Continuing on with some posts about the upcoming Widows of the Empire, here’s an excerpt from the book in which Aton goes to meet a persistent potential new client and gets quite the shock:
Aton realized that he never really liked The Ferry. It was conveniently located in Cye, a good place to get business or meet someone, but it wasn’t the kind of place he liked to hang out. Aside from slamming down a drink after a job was over, he rarely came here just for the sake of it. Now, finally, he knew why.
The place was crowded. Not because there were so many people here, but because of how the room was laid out. The long, curving bar was enormous. Tables in the middle of the room were arranged haphazardly. In addition, the bare wood interior amplified every voice in the place. Even though there were only a handful of people here, the din was distracting. He was amazed he was ever able to conduct business here. He maneuvered the obstacle course of tables and chairs to make it to his old spot in the back corner.
While he didn’t miss The Ferry, Aton could admit to himself that he missed being downtown. The new house was lovely and bucolic, but it was also quiet and isolated. He’d grown up in Cye and was used to the noise, the crowds, and the occasional stench. It’s why he’d toyed with the idea of finding a small office somewhere nearby in case he needed to handle anything that came up in the city. Truth was, however, the only business he would do was with Laffargue, and that happened at the Voisine. An empty office was an expense that didn’t make any sense.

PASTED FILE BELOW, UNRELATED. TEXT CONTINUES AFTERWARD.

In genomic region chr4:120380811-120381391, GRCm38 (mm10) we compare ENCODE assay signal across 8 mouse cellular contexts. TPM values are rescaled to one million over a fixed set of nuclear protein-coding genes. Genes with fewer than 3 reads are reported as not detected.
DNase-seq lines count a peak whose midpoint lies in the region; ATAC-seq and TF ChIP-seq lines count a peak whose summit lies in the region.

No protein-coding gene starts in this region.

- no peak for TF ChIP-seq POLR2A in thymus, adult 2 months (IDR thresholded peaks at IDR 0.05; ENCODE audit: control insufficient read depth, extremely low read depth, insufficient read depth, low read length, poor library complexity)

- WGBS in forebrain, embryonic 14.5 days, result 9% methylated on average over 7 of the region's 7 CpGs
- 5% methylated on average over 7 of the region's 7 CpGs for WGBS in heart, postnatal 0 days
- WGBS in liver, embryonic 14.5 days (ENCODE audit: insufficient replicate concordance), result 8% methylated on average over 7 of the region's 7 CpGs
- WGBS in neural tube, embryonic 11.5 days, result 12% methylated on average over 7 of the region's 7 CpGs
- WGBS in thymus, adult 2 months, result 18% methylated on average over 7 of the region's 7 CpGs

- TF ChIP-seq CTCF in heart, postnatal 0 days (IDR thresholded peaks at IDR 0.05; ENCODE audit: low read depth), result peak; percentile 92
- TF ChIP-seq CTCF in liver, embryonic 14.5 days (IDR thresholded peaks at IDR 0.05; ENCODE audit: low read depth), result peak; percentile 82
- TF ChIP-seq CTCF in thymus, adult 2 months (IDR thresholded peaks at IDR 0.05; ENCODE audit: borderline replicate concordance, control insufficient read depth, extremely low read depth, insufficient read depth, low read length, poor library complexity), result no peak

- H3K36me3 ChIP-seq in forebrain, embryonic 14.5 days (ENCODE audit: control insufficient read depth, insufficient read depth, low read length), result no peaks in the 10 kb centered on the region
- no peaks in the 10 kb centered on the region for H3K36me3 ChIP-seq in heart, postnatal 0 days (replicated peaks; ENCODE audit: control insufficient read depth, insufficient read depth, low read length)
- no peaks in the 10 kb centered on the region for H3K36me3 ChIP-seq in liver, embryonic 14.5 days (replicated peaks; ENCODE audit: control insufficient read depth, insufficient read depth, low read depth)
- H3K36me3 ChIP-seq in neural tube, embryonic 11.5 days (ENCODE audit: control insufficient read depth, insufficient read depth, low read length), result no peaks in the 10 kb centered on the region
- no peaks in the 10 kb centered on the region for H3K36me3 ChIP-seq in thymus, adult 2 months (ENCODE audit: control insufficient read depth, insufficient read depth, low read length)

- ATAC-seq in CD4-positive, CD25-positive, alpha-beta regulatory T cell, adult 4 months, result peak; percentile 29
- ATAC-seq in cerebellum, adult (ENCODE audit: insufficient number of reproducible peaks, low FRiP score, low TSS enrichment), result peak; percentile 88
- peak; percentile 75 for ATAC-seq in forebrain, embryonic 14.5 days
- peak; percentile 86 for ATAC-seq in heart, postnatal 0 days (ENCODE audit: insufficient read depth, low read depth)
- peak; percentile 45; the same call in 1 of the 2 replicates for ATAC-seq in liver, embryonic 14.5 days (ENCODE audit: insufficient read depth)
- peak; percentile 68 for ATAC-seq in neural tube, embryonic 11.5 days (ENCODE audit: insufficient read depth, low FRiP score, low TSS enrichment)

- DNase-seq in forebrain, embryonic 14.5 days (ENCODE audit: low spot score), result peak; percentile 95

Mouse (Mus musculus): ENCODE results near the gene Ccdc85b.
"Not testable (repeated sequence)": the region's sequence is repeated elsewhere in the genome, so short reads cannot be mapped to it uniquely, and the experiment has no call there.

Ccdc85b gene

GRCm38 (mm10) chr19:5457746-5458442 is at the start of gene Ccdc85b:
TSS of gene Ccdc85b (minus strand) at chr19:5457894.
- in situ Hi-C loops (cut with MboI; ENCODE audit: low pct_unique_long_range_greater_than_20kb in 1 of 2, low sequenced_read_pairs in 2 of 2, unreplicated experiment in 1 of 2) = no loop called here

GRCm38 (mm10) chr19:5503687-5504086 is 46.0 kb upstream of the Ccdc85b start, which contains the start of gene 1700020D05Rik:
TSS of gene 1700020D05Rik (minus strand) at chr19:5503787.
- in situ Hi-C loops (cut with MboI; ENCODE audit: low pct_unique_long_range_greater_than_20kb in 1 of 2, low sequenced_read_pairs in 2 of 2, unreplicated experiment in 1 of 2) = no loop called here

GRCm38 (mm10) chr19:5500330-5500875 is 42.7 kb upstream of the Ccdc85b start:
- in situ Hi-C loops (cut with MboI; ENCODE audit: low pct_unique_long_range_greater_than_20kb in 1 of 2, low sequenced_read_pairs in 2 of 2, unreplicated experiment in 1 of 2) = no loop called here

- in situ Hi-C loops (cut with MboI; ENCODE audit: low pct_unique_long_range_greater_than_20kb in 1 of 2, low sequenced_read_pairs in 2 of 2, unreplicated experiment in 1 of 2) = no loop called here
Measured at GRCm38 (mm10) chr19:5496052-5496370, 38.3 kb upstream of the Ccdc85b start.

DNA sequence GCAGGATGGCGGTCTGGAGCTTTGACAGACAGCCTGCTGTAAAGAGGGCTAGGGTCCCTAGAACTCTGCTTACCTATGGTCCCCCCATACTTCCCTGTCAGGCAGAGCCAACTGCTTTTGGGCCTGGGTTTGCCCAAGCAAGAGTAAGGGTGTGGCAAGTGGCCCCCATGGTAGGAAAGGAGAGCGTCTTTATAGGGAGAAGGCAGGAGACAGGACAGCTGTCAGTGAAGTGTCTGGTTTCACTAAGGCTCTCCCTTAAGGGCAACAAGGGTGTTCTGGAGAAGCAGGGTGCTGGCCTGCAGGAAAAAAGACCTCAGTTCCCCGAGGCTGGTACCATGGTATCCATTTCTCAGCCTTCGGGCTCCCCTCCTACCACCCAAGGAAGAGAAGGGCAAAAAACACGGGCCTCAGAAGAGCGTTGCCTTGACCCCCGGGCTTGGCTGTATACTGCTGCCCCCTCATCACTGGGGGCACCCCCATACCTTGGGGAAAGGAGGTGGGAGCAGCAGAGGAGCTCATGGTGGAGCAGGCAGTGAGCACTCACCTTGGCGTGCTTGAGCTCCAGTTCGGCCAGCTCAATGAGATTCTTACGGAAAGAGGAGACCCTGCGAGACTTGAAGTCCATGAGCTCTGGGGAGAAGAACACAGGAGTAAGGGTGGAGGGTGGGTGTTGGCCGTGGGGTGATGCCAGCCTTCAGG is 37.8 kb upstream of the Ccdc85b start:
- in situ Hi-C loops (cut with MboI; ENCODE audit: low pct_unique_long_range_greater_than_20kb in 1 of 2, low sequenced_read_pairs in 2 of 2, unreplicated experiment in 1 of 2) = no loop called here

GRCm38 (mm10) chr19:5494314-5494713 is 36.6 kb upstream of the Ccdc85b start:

He had arrived half an hour early, supposing that Vesper wouldn’t show until their arranged meeting time. Whatever his talents, Vesper didn’t strike Aton as one who thought of worst-case scenarios and alternatives. Like a dog with a bone, he was relentless and driven, but not particularly creative. Being early allowed Aton to control the terrain, like a general pushing his troops to secure high ground before a battle. Maybe he was overthinking it, but better to be over prepared.
He passed the time scanning the crowd. It was like any skill, one he had to practice for it to be sharp when it was needed. There was part of him that wanted to find Okun there, although he had no idea what he’d say to him. He was here for work, after all, and maybe Okun would be, too. There would be no reason for them to just have a drink together. The issue never came up, as the big, bald man never made an appearance.
Aton was just about to start clock watching when he saw Vesper slip in the front door. He looked around a few times, less like he was trying to find Aton than like he was getting the lay of the land. After a moment he held the door open and a person walked in the door. Shorter than Vesper, shorter even that Aton, the individual was wearing a deep blue floor-length cloak with the hood drawn up around the face. Aton thought it was a tad dramatic, but everyone had their quirks.
Vesper led his client through the room, slamming his leg into a chair about halfway through.
Aton suppressed a laugh.
He reached Aton’s table and tipped his cap. “Mr. Askins, glad to see you here.”
“I made a deal, didn’t I?” Aton said. He waved at Vesper to stand aside. “So who is this mystery client?”The figure behind Vesper stepped forward and lowered the hood of the cloak.
“Oh, shit,” Aton said, deflating. “Ethyna.”